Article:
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Dupixent Gets Complete Response Letter for Inflammatory Skin Disorder


The FDA is requesting additional efficacy data to support an approval for patients with chronic spontaneous urticaria; results of an ongoing study are expected late next year.

The FDA has issued a complete response letter (CRL) for the supplemental biologics license application (sBLA) for Dupixent (dupilumab) to treat patients with chronic spontaneous urticaria (CSU). The FDA is asking for additional efficacy data to support an approval; it did not identify any issues with safety or manufacturing.

An ongoing clinical trial (Study C) continues to enroll patients, with results expected in late 2024 that are anticipated to provide the additional efficacy data.

Chronic spontaneous urticaria is an inflammatory skin condition that causes sudden hives and swelling on the skin, including the face, hands and feet. CSU, which is estimated to affect between 1% to 2% of the population, is typically treated with H1 antihistamines, which target histamine-1 receptors on cells to control symptoms of urticaria. The disease, however, remains uncontrolled in up to 50% of patients, who are left with limited alternative treatment options.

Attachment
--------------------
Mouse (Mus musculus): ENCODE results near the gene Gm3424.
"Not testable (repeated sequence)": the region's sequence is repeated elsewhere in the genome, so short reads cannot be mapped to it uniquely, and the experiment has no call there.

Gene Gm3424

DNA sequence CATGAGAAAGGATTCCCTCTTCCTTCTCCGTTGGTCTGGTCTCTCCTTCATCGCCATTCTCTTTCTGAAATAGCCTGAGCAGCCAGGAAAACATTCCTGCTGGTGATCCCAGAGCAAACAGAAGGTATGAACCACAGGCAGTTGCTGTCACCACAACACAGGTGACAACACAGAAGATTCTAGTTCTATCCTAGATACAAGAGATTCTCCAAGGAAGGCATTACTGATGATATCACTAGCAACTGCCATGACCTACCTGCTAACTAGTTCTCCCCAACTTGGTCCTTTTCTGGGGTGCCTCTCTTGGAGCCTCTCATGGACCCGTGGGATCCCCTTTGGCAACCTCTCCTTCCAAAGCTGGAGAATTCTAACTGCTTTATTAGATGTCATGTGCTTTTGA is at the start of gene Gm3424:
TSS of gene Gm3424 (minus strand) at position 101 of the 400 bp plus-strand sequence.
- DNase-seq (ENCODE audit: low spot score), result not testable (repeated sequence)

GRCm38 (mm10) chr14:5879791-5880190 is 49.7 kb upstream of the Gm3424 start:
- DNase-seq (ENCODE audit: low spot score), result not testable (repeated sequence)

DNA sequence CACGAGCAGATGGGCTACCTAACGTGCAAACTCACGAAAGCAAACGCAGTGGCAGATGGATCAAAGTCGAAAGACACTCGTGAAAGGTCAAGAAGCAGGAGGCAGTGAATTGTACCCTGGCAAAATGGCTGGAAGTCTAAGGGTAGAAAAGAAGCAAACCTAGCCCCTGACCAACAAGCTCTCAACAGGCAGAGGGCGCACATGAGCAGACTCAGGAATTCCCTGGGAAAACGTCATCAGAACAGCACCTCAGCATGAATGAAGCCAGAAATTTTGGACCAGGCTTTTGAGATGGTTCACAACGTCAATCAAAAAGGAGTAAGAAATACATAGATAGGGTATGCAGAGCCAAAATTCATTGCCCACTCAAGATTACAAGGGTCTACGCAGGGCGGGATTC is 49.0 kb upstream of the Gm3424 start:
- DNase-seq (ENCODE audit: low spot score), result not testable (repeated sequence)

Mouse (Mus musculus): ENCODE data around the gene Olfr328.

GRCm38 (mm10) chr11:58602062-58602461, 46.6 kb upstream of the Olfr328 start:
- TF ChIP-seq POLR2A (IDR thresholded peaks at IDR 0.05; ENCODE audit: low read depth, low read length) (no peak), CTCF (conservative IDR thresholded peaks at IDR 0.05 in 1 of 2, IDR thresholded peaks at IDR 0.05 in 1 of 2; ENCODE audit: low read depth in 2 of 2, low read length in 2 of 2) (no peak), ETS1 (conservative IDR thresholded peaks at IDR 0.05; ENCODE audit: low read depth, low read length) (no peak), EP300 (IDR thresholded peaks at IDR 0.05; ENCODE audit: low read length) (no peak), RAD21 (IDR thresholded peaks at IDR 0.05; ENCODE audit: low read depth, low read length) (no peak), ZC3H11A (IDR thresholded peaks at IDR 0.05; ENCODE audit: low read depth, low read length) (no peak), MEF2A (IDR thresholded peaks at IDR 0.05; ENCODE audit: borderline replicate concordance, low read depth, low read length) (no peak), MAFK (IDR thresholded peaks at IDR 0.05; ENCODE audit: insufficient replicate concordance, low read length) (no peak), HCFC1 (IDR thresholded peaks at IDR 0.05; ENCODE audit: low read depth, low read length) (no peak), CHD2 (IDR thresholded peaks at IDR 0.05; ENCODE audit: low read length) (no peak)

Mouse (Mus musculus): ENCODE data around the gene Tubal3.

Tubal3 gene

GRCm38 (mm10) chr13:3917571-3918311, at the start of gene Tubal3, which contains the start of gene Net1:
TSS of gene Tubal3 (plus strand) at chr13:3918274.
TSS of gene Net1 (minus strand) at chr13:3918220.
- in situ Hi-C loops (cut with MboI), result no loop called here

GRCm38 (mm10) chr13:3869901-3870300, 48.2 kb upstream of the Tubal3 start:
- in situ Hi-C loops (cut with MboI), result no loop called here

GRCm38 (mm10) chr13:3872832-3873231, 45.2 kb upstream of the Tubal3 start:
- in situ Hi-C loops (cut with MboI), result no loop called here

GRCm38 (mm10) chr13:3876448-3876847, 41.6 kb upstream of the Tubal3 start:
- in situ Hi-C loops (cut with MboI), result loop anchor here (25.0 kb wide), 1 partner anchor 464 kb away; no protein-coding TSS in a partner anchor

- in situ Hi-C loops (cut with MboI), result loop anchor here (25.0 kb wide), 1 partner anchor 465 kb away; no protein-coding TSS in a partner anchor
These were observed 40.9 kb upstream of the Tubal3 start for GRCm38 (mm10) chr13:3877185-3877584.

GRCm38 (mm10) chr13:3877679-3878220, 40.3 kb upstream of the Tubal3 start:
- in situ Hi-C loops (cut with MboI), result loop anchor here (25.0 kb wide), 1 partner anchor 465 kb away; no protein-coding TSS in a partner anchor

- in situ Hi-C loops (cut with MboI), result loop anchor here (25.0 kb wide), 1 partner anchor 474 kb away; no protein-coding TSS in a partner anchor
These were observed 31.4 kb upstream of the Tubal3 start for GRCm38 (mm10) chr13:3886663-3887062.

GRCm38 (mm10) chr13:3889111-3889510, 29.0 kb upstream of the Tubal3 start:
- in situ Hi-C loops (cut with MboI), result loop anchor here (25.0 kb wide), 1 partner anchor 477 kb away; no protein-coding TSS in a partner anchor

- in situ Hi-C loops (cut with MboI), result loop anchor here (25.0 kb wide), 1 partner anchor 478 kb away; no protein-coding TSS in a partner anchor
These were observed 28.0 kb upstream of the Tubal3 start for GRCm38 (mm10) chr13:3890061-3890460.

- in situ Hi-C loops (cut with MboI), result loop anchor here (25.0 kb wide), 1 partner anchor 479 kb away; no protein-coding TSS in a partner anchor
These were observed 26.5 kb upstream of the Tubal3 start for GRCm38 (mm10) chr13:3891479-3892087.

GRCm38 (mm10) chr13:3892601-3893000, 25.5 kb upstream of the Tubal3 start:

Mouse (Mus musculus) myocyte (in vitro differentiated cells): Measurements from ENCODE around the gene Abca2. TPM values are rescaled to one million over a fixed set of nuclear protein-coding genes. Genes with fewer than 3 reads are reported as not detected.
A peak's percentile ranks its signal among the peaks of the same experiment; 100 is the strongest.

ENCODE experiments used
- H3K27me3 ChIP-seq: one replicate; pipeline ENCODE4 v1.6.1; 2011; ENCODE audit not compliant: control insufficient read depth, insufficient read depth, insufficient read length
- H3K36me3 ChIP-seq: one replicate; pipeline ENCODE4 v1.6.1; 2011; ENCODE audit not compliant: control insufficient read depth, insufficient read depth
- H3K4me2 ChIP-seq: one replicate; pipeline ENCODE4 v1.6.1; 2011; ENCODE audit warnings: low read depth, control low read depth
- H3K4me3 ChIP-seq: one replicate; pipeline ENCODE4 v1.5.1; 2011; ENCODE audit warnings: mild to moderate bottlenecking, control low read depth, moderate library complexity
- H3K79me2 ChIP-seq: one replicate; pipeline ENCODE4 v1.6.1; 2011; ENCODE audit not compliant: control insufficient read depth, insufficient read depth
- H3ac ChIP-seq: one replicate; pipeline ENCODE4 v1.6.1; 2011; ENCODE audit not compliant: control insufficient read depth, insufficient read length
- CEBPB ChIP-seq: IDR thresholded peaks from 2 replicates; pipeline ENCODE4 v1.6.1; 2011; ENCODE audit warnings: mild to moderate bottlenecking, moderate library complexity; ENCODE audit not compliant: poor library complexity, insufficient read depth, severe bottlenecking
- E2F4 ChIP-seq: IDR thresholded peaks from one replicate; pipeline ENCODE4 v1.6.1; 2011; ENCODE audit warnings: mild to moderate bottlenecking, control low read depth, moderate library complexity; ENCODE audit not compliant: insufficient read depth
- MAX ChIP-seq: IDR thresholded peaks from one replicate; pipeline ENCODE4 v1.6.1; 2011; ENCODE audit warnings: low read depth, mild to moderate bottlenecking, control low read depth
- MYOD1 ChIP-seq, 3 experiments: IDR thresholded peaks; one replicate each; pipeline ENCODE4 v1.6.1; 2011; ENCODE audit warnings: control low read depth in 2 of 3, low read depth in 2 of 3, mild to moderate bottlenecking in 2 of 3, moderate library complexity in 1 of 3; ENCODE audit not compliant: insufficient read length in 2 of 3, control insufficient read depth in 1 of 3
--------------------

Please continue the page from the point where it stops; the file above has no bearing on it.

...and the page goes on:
Developed by Regeneron and Sanofi, Dupixent is a fully human monoclonal antibody that inhibits the signaling of the interleukin-4 (IL-4) and interleukin-13 (IL-13) pathways. It is approved for multiple indications including atopic dermatitis and asthma. Last year, it was approved for several new uses, including for prurigo nodularis, a rare skin disorder. and for children aged 6 months to 5 years with moderate-to-severe atopic dermatitis. Dupixent also is under review to treat children 1 to 11 years of age with eosinophilic esophagitis (EoE); it was approved in May 2022 for patients 12 years and older. The target action date for the FDA decision is Jan. 31, 2024.

Related: FDA Assigns Review Date for Dupixent in Young Children with Eosinophilic Esophagitis

For the chronic spontaneous urticaria indication, Dupixent was studied in three clinical trials in two different patient populations with uncontrolled chronic spontaneous urticaria. Study A evaluated Dupixent as an add-on therapy to standard-of-care H1 antihistamines in patients aged 6 years and older. Efficacy and safety data from Study A were the basis of the sBLA. Study B evaluated Dupixent in 108 patients with CSU aged 12 to 80 years provided additional supporting data for the sBLA. Study C is an ongoing trial investigating Dupixent in the same population as Study A.

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